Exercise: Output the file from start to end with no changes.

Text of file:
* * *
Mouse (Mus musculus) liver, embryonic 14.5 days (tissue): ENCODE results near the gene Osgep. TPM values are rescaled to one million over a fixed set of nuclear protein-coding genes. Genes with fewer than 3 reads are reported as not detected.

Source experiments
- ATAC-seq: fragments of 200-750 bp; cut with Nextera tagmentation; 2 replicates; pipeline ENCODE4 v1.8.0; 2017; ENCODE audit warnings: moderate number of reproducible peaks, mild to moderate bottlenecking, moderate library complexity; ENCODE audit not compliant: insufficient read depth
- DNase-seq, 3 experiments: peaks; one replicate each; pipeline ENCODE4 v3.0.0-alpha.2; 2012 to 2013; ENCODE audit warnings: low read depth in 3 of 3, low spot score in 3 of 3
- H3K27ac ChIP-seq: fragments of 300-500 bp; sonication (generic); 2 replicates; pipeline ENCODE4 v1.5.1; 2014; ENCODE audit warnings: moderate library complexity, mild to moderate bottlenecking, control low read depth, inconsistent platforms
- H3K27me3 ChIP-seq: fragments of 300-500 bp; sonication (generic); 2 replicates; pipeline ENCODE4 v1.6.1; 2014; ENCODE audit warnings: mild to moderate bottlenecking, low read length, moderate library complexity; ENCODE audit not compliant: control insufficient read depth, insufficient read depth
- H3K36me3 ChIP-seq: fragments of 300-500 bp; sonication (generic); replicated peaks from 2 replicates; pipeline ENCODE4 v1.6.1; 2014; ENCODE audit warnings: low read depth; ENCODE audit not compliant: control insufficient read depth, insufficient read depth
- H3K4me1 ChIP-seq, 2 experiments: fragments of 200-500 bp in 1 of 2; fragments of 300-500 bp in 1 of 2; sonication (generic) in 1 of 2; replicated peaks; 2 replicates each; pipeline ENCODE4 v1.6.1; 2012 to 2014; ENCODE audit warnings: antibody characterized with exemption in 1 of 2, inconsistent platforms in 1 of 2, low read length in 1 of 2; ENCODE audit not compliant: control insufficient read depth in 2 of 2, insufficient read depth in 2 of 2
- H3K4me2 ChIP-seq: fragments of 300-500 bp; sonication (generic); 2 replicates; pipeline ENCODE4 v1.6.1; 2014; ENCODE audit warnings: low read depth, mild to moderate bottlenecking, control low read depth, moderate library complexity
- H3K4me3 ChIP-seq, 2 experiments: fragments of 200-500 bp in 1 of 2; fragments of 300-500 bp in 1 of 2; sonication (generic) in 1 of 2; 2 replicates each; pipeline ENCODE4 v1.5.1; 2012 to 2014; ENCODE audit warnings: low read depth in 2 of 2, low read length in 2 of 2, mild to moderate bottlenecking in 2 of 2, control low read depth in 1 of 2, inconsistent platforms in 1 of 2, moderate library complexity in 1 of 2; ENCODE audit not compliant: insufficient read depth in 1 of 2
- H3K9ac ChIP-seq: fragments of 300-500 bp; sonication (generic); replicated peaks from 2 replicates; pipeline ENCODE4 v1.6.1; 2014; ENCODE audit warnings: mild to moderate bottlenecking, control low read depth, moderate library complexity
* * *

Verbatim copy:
Mouse (Mus musculus) liver, embryonic 14.5 days (tissue): ENCODE results near the gene Osgep. TPM values are rescaled to one million over a fixed set of nuclear protein-coding genes. Genes with fewer than 3 reads are reported as not detected.

Source experiments
- ATAC-seq: fragments of 200-750 bp; cut with Nextera tagmentation; 2 replicates; pipeline ENCODE4 v1.8.0; 2017; ENCODE audit warnings: moderate number of reproducible peaks, mild to moderate bottlenecking, moderate library complexity; ENCODE audit not compliant: insufficient read depth
- DNase-seq, 3 experiments: peaks; one replicate each; pipeline ENCODE4 v3.0.0-alpha.2; 2012 to 2013; ENCODE audit warnings: low read depth in 3 of 3, low spot score in 3 of 3
- H3K27ac ChIP-seq: fragments of 300-500 bp; sonication (generic); 2 replicates; pipeline ENCODE4 v1.5.1; 2014; ENCODE audit warnings: moderate library complexity, mild to moderate bottlenecking, control low read depth, inconsistent platforms
- H3K27me3 ChIP-seq: fragments of 300-500 bp; sonication (generic); 2 replicates; pipeline ENCODE4 v1.6.1; 2014; ENCODE audit warnings: mild to moderate bottlenecking, low read length, moderate library complexity; ENCODE audit not compliant: control insufficient read depth, insufficient read depth
- H3K36me3 ChIP-seq: fragments of 300-500 bp; sonication (generic); replicated peaks from 2 replicates; pipeline ENCODE4 v1.6.1; 2014; ENCODE audit warnings: low read depth; ENCODE audit not compliant: control insufficient read depth, insufficient read depth
- H3K4me1 ChIP-seq, 2 experiments: fragments of 200-500 bp in 1 of 2; fragments of 300-500 bp in 1 of 2; sonication (generic) in 1 of 2; replicated peaks; 2 replicates each; pipeline ENCODE4 v1.6.1; 2012 to 2014; ENCODE audit warnings: antibody characterized with exemption in 1 of 2, inconsistent platforms in 1 of 2, low read length in 1 of 2; ENCODE audit not compliant: control insufficient read depth in 2 of 2, insufficient read depth in 2 of 2
- H3K4me2 ChIP-seq: fragments of 300-500 bp; sonication (generic); 2 replicates; pipeline ENCODE4 v1.6.1; 2014; ENCODE audit warnings: low read depth, mild to moderate bottlenecking, control low read depth, moderate library complexity
- H3K4me3 ChIP-seq, 2 experiments: fragments of 200-500 bp in 1 of 2; fragments of 300-500 bp in 1 of 2; sonication (generic) in 1 of 2; 2 replicates each; pipeline ENCODE4 v1.5.1; 2012 to 2014; ENCODE audit warnings: low read depth in 2 of 2, low read length in 2 of 2, mild to moderate bottlenecking in 2 of 2, control low read depth in 1 of 2, inconsistent platforms in 1 of 2, moderate library complexity in 1 of 2; ENCODE audit not compliant: insufficient read depth in 1 of 2
- H3K9ac ChIP-seq: fragments of 300-500 bp; sonication (generic); replicated peaks from 2 replicates; pipeline ENCODE4 v1.6.1; 2014; ENCODE audit warnings: mild to moderate bottlenecking, control low read depth, moderate library complexity